When going for a job interview, your chief goal is to get across to the hiring manager why you are the right fit for the job as against all the other candidates. You are required to showcase that you have the right set of skills, a great personality, and the drive to really make things happen in your new role.
But as you’re preparing answers to interview questions that will let you do all of those things, it is just as necessary to know what the hiring manager will consider a red flag. After all, a wrong move or two, and it won’t matter how great your sales numbers at your previous job were.
Here are 6 things you should never say in a job interview.
(1) What is the job, company etc.
This is the first rule of interviewing! You must do your research. Do not walk into an interview knowing next to nothing about the position or company. You want to show your potential employer that you’re well prepared and enthusiastic enough that you’ve done some homework and thought about how you’d fit in. To get started, do some online research. The company website would be a good place to start. Also, try to find a current or past employee you can talk to before the big day.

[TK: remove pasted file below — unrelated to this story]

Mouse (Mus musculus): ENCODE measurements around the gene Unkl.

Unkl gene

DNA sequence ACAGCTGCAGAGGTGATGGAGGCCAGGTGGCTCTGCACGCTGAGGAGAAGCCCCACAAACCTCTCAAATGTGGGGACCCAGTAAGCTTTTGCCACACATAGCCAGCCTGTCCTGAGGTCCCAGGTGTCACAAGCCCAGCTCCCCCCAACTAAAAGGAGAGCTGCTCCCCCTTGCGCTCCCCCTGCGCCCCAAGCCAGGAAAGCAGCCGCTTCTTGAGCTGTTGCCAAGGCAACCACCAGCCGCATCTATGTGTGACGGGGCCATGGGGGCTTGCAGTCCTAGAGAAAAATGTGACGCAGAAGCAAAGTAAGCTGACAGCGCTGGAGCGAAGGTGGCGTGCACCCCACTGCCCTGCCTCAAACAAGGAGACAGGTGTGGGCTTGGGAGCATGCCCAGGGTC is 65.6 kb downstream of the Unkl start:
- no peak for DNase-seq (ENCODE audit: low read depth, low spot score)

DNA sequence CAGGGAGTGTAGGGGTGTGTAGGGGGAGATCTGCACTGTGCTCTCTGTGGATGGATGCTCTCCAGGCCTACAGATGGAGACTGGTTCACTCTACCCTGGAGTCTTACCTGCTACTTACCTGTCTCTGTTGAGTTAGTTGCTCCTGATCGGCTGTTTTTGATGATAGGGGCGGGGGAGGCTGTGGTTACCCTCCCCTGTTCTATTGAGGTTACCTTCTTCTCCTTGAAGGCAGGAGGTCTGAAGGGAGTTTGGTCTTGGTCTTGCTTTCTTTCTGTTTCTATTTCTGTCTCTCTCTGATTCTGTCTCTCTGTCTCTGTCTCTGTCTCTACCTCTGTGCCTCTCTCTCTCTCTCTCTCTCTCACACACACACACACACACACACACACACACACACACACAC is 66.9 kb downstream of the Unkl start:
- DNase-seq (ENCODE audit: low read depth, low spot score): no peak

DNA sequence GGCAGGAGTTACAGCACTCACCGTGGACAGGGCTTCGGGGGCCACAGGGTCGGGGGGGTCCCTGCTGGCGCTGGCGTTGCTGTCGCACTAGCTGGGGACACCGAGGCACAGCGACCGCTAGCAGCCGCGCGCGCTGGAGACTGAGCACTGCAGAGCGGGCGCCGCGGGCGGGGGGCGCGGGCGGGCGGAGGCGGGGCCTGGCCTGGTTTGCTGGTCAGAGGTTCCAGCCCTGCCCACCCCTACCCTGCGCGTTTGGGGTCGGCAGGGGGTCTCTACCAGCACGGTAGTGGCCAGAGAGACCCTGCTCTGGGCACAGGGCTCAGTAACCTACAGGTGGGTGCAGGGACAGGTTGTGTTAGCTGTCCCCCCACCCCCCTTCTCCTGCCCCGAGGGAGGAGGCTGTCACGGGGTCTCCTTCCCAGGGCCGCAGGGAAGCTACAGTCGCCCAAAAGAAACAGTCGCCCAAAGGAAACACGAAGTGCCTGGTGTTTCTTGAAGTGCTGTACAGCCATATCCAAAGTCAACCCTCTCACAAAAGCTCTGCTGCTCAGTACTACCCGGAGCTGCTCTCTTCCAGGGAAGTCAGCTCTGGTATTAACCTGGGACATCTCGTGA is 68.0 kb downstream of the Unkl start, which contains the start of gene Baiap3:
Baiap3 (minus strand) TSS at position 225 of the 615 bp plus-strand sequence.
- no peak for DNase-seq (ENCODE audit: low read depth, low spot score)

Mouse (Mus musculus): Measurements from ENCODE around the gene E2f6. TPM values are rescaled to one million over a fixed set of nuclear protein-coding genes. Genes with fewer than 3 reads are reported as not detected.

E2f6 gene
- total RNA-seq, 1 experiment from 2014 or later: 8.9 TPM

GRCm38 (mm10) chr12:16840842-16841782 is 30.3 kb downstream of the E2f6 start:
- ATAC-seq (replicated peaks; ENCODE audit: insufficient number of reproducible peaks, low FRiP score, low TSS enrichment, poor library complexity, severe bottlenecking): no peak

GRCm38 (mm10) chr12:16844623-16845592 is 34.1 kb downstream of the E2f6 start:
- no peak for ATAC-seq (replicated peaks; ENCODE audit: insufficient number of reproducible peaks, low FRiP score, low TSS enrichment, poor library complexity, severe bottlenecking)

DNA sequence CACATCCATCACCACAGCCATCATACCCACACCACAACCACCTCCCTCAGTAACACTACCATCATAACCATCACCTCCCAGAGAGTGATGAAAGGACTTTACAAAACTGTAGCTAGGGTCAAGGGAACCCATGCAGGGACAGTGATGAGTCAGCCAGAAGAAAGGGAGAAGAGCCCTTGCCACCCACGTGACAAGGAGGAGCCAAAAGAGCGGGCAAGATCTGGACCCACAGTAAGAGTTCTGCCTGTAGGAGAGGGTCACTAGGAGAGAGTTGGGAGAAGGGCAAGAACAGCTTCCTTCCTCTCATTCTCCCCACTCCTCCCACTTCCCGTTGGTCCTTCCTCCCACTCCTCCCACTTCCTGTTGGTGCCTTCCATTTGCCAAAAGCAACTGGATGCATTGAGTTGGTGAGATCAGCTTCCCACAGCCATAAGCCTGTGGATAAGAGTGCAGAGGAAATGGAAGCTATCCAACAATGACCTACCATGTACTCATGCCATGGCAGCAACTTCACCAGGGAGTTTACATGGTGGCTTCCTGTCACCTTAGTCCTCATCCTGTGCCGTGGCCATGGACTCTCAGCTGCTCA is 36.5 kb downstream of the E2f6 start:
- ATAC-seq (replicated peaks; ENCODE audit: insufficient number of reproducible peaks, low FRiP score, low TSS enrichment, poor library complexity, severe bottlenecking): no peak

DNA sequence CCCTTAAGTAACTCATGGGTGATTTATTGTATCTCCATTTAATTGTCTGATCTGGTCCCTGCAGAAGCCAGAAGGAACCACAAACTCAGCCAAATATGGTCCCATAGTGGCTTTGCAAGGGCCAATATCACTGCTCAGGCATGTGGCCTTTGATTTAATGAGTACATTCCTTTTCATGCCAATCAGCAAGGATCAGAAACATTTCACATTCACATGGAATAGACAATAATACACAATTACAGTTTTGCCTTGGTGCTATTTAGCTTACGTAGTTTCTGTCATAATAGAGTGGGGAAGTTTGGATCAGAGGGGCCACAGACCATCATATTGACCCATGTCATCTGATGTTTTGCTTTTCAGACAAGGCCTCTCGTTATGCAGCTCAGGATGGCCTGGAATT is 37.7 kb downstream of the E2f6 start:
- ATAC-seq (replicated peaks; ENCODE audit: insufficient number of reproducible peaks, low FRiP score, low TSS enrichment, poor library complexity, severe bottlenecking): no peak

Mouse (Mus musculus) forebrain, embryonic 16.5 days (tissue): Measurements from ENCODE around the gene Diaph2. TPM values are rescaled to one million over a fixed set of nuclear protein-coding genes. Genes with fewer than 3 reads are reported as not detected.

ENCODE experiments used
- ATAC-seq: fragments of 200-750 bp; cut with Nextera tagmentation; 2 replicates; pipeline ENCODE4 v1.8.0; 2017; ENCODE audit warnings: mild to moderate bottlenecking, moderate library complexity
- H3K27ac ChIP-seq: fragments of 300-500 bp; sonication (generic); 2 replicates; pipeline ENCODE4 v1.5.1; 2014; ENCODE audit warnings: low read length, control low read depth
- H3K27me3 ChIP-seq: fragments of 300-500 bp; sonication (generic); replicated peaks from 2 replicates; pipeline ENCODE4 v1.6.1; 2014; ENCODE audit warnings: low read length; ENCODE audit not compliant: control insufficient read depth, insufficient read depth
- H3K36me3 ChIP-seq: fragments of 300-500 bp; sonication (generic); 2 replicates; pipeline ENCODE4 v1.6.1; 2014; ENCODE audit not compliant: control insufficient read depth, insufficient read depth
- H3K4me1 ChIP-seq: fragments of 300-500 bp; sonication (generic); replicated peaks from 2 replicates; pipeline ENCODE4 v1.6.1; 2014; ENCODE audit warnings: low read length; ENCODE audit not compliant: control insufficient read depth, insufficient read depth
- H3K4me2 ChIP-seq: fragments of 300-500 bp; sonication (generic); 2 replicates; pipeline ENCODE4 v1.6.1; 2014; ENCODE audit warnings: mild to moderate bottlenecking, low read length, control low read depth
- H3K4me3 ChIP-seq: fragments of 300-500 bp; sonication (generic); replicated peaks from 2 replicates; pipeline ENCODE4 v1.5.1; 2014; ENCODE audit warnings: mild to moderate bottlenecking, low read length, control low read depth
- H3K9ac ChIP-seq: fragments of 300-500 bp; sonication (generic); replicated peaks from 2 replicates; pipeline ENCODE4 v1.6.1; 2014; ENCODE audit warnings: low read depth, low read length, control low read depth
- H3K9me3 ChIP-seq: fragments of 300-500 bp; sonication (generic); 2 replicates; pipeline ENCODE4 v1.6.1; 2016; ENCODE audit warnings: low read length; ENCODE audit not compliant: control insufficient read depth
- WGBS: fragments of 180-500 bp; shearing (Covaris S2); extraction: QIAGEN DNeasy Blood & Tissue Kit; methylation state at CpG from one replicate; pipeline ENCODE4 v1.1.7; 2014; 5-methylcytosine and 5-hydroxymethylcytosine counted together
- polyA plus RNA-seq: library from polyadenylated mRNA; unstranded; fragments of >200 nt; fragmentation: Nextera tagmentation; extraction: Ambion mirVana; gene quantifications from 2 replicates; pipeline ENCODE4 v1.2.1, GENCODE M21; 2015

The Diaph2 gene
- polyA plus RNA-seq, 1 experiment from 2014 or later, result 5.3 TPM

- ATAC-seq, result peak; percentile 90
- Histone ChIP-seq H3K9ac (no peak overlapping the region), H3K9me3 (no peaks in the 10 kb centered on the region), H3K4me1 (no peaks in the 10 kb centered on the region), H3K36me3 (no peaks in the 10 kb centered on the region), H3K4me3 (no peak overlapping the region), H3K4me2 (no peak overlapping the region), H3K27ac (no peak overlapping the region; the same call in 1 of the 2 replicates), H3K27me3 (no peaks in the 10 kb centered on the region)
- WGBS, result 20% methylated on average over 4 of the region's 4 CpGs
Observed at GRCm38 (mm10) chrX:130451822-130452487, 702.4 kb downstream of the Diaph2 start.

(2) My last company was bad.
This one is a major NO. No matter how bad a job was, you never, ever need to criticize a previous employer in an interview. Keep your tone somewhere between neutral and positive. Focus on what you’ve gained from each experience and what you’re hoping to do in the future. This especially applies when you’re talking about why you’re leaving.
(3) I did not get along with my boss.
Just as you can’t badmouth the company, you cannot badmouth your boss. Even if they were horrible to you. Your interviewer doesn’t know that—and could wonder whether you’re the difficult one to work with. Stay off negative comments about your boss.
(4) I am very nervous.
Even if you’re more nervous than you’ve ever been, you need not portray it. No company wants to hire someone who lacks confidence. Honesty is therefore not the best policy here. You must sound confident during the interview.
(5) Perfection is my greatest weakness.
Telling a recruiter that perfectionism is your greatest weakness won’t surprise him or her. In fact it might come off as sounding like an overly rehearsed cliche. It also doesn’t offer a true insight into your work style or personality (since it is likely that half the other candidates are giving the same response). Give a more genuine response.
(6) I have no questions.
Towards the end of an interview, an interviewer always asks if you have any questions for them. Not having any questions for the interviewer might portray that you’re not interested enough to learn any more. Go with a prepared question or two and wow your interviewer.